In With No One as Witness, Elizabeth George has crafted an intricate, meticulously researched, and absorbing story sure to enthrall her readers. Detective Inspector Thomas Lynley is back, along with his longtime partner, the fiery Barbara Havers, and newly promoted Detective Sergeant Winston Nkata. They are on the hunt for a sinister killer.
When an adolescent boy ' s nude body is found mutilated and artfully arranged on the top of a tomb, it takes no large leap for the police to recognize this as the work of a serial killer. This is the fourth victim in three months but the first to be white.
Hoping to avoid charges of institutionalized racism in its failure to pursue the earlier crimes to their conclusion, New Scotland Yard hands the case over to Lynley and his colleagues. The killer is a psychopath who does not intend to be stopped. Worse, a devastating tragedy within the police ranks causes them to fumble in their pursuit of him.
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February 28, 2006
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Excerpt from With No One As Witness by Elizabeth George
DETECTIVE CONSTABLE BARBARA HAVERS CONSIDERED herself one lucky bird: The drive was empty. She'd elected to do her weekly shop by car rather than on foot, and this was always a risky business in an area of town where anyone fortunate enough to find a parking space near their home clung to it with the devotion of the newly redeemed to the source of his redemption. But knowing she had much to purchase and shuddering at the thought of trudging in the cold back from the local grocery, she'd opted for transport and hoped for the best. So when she pulled up in front of the yellow Edwardian house behind which her tiny bungalow stood, she took the space in the drive without compunction. She listened to the coughing and gagging of her Mini's engine as she turned it off, and she made her fifteenth mental note of the month to have the car looked at by a mechanic who ' one prayed ' would not ask an arm, a leg, and one's firstborn child to repair whatever was causing it to belch like a dyspeptic pensioner.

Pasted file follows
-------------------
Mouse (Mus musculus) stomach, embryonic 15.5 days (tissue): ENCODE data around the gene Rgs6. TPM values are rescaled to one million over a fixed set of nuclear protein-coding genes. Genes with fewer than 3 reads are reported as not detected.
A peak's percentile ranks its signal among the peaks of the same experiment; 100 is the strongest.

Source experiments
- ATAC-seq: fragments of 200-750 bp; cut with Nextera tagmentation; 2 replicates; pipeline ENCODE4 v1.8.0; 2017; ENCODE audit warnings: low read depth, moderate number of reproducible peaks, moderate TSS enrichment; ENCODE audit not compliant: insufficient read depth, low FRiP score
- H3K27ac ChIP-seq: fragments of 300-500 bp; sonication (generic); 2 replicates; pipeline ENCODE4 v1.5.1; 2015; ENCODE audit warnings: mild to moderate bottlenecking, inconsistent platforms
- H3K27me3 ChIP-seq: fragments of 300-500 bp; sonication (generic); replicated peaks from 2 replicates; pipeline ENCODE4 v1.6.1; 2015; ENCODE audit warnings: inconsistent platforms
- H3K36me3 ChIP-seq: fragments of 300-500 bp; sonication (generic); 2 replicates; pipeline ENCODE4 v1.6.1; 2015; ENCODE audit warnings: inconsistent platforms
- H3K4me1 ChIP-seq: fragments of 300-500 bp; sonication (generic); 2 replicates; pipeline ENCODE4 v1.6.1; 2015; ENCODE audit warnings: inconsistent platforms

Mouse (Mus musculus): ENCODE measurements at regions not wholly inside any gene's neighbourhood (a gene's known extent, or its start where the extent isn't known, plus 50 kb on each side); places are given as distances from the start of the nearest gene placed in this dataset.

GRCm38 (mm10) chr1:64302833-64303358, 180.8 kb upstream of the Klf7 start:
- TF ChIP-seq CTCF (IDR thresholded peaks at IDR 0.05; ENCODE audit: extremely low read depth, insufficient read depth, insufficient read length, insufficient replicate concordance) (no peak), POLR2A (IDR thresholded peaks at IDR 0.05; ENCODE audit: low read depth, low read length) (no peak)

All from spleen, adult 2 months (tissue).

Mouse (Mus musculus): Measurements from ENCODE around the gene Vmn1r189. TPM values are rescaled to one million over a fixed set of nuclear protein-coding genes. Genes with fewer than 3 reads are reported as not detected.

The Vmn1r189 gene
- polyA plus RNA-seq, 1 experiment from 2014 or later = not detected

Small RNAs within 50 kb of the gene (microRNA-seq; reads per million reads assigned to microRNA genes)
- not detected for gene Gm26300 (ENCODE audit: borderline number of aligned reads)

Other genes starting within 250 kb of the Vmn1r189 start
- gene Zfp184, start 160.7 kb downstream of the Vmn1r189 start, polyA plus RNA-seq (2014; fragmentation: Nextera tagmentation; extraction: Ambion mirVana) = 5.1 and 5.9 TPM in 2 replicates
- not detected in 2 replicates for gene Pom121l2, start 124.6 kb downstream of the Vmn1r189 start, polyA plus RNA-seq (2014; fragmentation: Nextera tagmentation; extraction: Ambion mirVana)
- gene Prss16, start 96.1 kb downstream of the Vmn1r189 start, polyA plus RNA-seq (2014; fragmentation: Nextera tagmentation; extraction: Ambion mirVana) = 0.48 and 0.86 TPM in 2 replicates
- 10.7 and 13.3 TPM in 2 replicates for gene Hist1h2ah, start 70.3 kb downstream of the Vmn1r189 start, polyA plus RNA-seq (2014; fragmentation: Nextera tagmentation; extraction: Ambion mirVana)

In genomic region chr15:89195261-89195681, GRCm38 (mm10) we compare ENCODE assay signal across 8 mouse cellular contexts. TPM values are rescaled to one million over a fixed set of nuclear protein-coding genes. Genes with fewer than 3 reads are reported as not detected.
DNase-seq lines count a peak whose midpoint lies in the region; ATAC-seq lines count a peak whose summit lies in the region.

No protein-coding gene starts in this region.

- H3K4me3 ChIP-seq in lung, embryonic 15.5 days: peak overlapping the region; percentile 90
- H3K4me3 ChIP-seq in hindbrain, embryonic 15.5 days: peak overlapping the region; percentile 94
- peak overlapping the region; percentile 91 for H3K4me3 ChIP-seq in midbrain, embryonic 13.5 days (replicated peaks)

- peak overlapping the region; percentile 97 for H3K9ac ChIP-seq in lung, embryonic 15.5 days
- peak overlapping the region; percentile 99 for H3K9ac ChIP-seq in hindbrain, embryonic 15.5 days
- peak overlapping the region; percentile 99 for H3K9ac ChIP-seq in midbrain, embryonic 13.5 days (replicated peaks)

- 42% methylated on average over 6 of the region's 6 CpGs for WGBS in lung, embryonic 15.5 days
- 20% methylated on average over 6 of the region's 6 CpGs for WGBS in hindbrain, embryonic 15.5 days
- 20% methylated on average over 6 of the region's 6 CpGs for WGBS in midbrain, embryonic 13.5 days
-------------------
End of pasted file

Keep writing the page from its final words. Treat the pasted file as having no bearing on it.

She climbed out and flipped the seat forward to gather up the first of the plastic carrier bags. She'd linked four of them over her arms and was dragging them out of the car when she heard her name called.
Someone sang it out. "Barbara! Barbara! Look what I've found in the cupboard."
Barbara straightened and glanced in the direction from which the voice had chimed. She saw the young daughter of her neighbour sitting on the weathered wooden bench in front of the ground-floor flat of the old converted building. She'd removed her shoes and was in the process of struggling into a pair of inline skates. Far too large by the look of them, Barbara thought. Hadiyyah was only eight years old and the skates were clearly meant for an adult.
"These're Mummy's," Hadiyyah informed her, as if reading her mind. "I found them in a cupboard, like I said. I've never skated on them before. I expect they're going to be big on me, but I've stuffed them with kitchen towels. Dad doesn't know."
"About the kitchen towels "
Hadiyyah giggled. "Not that! He doesn't know that I've found them."
"Perhaps you're not meant to be using them."
"Oh, they weren't hidden. Just put away. Till Mummy gets home, I expect. She's in ' "
"Canada. Right," Barbara nodded. "Well, you take care with those. Your dad's not going to be chuffed if you fall and break your head. D'you have a helmet or something "